Pleasant Bike Ride Proves You Can Escape #TheBubble
Sometimes, “The Bubble” is about to burst for me.
It becomes too tight, too constricting and I’ve got to get out of it.
The easiest way to do that is to get on the bicycle and that’s exactly what I did on a sunny Saturday in June. And while there, I again said that there’s some really cool things and places in this vast city of Los Angeles, and sometimes you’ve got to get out of the South Bay to see and experience them.
My destination was Marina del Rey. I had a PubClub.com assignment to take some photos of the Hornblower boats for stories on its summertime weekend harbor tours and Wednesday sunset cocktail cruises.
And when I got to Fisherman’s Village, I didn’t realize there was so much to do on the water in MDR.
Marina del Rey is the top place to go stand-up paddleboarding in Los Angeles. It’s great because the harbor is so big and the water is flat. It’s also an ideal place for kayaking. And, unlike here in the South Bay, there’s also Jet Ski rentals and parasailing boats.
The entire marina is buzzing with activity – there are power boats, tour boats, sailboats, skiffs, water taxis and Duffys going back and forth. It’s a scene that brings to mind the busy lake scene in Caddyshack (“hey, you scratched my anchor!”).
What really caught my eye was a group of blondes suntanning on the deck of the Tiki Mermaid, one of two boats with the tiki name that can be chartered for party cruises.
There is nothing like this in the South Bay!
In fact, we have no tour boats. There’s a whale watching boat out of King Harbor but nothing else. Even for SUPs and kayaks, hat marina is tiny by comparison to MDR. In Marina del Rey, the water is a giant playground and people are on it all the time.
In the South Bay, the only time people are in the water is to go surfing, swimming or boogie boarding; there’s hardly any boating activity for those who don’t actually own a boat.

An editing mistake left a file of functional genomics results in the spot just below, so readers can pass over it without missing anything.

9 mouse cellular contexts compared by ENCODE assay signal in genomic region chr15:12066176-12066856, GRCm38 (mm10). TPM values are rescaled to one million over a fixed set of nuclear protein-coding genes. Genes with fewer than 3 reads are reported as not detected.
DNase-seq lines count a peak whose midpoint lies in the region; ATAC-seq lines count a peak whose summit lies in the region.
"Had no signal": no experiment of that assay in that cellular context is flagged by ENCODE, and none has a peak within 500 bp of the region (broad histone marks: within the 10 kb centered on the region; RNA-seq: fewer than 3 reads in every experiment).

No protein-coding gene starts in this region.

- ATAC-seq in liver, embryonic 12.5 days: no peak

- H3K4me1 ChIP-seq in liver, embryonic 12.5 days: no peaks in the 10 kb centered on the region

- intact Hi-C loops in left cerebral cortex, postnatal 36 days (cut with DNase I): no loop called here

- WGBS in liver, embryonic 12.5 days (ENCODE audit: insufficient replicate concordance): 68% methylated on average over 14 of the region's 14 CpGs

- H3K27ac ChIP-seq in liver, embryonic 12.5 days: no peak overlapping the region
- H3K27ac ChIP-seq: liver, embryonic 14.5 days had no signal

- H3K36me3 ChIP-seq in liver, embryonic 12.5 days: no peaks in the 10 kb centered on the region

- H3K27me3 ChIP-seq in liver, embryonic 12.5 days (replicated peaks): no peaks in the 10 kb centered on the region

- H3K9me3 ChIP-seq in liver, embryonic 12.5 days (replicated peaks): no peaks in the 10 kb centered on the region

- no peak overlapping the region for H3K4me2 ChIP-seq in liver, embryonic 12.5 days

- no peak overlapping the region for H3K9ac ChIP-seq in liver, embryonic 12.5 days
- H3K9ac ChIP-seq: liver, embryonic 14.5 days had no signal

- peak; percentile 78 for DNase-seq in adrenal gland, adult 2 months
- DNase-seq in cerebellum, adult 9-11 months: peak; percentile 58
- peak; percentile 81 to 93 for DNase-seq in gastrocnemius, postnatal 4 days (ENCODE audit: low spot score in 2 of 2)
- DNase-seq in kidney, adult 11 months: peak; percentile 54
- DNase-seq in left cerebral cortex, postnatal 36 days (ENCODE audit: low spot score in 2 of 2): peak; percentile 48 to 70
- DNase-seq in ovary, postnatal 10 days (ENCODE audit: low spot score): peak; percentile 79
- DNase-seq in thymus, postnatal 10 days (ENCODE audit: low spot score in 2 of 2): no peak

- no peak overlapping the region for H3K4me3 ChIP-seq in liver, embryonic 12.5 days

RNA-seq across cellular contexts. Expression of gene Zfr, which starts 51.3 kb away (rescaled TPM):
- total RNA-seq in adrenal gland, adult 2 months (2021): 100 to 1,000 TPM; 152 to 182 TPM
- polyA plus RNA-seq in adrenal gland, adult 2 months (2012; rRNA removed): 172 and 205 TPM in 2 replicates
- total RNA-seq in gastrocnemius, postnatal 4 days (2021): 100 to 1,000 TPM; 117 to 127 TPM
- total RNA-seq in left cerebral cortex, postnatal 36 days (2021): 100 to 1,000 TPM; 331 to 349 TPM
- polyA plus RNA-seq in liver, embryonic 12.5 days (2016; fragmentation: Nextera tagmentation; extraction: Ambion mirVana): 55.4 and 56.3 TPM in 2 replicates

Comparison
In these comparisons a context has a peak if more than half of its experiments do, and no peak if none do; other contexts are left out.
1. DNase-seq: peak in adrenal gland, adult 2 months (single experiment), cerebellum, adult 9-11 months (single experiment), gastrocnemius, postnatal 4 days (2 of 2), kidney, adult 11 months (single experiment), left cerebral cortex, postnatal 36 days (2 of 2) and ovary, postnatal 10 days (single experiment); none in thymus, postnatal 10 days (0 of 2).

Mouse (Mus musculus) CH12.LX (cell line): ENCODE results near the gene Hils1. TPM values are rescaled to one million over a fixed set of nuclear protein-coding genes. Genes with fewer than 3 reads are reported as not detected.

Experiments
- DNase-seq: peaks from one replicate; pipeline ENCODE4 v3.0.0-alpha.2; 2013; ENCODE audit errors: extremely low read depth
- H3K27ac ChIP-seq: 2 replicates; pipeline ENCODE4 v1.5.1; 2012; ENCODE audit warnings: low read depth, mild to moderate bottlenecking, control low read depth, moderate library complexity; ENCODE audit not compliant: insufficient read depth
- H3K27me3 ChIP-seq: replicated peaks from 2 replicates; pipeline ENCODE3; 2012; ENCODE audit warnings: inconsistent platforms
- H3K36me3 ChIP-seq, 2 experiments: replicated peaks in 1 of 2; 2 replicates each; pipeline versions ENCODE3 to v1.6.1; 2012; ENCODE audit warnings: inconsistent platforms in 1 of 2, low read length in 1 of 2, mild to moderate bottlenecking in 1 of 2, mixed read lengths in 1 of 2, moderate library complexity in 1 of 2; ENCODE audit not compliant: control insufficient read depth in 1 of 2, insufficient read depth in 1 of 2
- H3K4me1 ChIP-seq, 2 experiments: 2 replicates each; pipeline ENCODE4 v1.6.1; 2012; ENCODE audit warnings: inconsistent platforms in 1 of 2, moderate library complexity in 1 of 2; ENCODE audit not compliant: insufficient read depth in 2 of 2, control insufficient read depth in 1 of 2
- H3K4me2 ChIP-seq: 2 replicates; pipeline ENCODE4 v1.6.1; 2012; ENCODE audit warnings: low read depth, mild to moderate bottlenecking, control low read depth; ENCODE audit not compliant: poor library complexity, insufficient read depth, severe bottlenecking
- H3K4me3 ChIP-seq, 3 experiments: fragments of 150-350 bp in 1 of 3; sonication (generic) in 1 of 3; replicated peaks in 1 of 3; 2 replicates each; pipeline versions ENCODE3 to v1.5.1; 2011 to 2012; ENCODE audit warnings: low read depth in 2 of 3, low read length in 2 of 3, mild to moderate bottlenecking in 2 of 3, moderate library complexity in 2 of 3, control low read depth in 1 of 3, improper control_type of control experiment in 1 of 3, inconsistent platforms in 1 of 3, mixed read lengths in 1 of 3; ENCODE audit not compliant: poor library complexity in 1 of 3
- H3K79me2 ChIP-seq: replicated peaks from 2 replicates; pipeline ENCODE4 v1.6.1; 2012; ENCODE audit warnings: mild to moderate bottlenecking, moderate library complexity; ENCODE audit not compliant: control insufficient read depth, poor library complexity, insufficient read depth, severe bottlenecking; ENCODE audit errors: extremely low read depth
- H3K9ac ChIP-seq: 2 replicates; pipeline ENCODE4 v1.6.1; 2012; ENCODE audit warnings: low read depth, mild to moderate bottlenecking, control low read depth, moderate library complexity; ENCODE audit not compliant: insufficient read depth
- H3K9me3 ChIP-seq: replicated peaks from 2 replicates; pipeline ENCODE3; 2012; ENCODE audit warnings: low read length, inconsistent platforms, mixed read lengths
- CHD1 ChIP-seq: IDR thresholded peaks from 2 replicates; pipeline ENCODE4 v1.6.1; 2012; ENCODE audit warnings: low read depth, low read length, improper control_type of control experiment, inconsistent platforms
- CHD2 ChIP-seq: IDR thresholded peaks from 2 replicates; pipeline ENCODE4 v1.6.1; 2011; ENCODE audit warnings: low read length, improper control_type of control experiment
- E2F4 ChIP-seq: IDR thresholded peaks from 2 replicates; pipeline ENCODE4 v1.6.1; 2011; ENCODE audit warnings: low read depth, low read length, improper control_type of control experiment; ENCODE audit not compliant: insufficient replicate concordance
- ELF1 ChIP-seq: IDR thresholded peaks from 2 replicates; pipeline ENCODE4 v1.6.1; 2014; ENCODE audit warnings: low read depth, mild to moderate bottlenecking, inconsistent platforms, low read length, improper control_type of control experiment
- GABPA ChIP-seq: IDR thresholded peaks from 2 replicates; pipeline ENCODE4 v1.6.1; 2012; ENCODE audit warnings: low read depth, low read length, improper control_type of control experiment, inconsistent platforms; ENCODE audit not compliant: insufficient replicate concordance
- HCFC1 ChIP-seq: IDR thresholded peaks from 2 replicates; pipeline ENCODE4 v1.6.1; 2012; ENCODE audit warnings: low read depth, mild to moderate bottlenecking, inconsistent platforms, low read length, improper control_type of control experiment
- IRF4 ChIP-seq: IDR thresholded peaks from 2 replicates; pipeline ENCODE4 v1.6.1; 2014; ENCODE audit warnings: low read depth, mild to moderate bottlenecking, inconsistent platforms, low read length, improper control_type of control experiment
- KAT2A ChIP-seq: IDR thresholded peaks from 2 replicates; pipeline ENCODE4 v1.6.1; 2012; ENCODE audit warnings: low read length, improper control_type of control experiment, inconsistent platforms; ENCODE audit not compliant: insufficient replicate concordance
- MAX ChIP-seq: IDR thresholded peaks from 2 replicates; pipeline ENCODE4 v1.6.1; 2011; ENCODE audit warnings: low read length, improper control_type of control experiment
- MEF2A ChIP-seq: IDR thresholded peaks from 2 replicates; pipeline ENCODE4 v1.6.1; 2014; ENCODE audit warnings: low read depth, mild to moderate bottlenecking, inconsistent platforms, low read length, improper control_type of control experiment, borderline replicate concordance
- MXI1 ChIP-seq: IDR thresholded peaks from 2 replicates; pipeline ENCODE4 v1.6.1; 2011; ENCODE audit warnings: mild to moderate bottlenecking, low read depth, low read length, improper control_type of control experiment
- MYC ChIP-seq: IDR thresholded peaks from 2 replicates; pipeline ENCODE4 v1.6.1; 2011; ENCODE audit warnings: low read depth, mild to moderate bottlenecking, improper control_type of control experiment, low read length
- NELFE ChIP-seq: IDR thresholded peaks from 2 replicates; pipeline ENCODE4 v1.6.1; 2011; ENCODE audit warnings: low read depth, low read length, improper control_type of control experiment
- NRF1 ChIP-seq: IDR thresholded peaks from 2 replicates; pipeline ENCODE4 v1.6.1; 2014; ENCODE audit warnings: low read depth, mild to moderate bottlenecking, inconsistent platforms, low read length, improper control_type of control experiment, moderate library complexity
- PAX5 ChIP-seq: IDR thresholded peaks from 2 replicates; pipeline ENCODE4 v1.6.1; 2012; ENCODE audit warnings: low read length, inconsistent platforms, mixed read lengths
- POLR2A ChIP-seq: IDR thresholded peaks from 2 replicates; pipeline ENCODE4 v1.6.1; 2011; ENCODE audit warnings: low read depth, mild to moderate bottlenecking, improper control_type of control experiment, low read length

I spent a very happy hour and a half walking along the sidewalk at Fisherman’s Village just soaking in the scene. All the while, I kept saying to myself “this is right here in L.A., yet nobody from the South Bay ever leaves The Bubble to come up here and see it. It’s less than an hour bike ride right along the beach, and it’s like being in a different city.
“What a shame.”
I would have stayed longer if there was a decent place to grab a drink. This is the great shortcoming of Fisherman’s Village and Marina del Rey as a whole.
There’s Whiskey Red’s (formerly Shanghai Red’s) but that’s really just a restaurant. And a fully enclosed El Torito that had a sprinkling of silent diners. What I wanted was a bar – a happening, rockin’ and lively place serving cold draft beers, drinks with a lot of rum in them with a patio and perhaps a band.
It quickly occurred to me that what Fisherman’s Village needs is a tiki bar. Heck, there’s two tiki boats so why not a bar in the Polynesian theme serving tiki boat drinks? The ideal place for it is where that El Torito now sits, silent as the light breeze that was blowing that day.
On the way back to the South Bay, I was tempted to stop for a cold beer at the Harbor Room, which is the smallest bar in Los Angeles.
But I didn’t want to be drinking alone. And I was alone, of course, because I couldn’t get anyone out of the South Bay bubble to join me.
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